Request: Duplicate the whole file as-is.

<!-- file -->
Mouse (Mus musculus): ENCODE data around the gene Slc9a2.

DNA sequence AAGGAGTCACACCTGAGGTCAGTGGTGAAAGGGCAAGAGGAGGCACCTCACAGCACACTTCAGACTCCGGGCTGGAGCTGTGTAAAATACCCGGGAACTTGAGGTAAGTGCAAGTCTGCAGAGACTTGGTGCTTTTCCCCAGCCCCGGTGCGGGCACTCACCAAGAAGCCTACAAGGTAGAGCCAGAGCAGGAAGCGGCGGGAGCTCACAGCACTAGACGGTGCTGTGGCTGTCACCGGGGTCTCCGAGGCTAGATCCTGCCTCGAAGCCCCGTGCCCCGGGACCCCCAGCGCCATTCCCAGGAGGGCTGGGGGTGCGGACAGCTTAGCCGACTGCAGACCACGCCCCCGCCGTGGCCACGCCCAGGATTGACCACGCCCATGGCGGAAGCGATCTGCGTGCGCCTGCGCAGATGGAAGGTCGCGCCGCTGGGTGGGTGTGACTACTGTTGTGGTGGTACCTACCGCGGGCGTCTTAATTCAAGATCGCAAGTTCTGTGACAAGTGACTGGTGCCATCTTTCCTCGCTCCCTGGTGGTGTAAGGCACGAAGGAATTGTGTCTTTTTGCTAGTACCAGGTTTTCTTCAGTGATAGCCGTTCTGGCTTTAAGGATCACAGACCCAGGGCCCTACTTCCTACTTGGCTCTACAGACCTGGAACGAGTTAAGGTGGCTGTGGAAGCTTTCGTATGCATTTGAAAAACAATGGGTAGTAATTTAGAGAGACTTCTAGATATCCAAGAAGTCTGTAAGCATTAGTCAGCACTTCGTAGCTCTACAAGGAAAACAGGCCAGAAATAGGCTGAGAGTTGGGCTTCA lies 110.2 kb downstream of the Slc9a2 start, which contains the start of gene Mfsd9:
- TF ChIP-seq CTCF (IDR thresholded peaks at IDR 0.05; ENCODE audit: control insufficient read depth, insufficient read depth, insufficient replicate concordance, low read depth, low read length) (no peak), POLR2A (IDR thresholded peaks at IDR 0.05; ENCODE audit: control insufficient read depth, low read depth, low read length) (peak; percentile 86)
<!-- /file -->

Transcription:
Mouse (Mus musculus): ENCODE data around the gene Slc9a2.

DNA sequence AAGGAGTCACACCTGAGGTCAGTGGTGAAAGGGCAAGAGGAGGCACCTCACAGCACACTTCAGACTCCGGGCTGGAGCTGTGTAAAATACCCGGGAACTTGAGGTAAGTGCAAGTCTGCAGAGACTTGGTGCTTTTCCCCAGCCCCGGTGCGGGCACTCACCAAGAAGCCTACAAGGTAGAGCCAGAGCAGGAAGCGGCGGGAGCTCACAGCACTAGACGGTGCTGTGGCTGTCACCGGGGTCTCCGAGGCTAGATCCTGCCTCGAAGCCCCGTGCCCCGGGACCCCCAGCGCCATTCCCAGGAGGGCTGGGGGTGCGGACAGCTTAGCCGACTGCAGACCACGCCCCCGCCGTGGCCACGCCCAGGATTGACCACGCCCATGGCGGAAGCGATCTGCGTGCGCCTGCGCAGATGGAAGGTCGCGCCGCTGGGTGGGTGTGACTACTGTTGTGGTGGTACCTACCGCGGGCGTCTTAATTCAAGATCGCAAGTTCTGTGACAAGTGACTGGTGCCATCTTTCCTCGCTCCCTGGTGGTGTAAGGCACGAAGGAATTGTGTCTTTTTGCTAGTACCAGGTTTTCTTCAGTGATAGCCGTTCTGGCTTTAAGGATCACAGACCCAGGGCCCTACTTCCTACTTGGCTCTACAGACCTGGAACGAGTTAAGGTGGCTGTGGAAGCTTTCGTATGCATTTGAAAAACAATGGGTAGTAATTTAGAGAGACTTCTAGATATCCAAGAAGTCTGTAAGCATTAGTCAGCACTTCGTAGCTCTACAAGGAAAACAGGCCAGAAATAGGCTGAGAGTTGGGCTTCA lies 110.2 kb downstream of the Slc9a2 start, which contains the start of gene Mfsd9:
- TF ChIP-seq CTCF (IDR thresholded peaks at IDR 0.05; ENCODE audit: control insufficient read depth, insufficient read depth, insufficient replicate concordance, low read depth, low read length) (no peak), POLR2A (IDR thresholded peaks at IDR 0.05; ENCODE audit: control insufficient read depth, low read depth, low read length) (peak; percentile 86)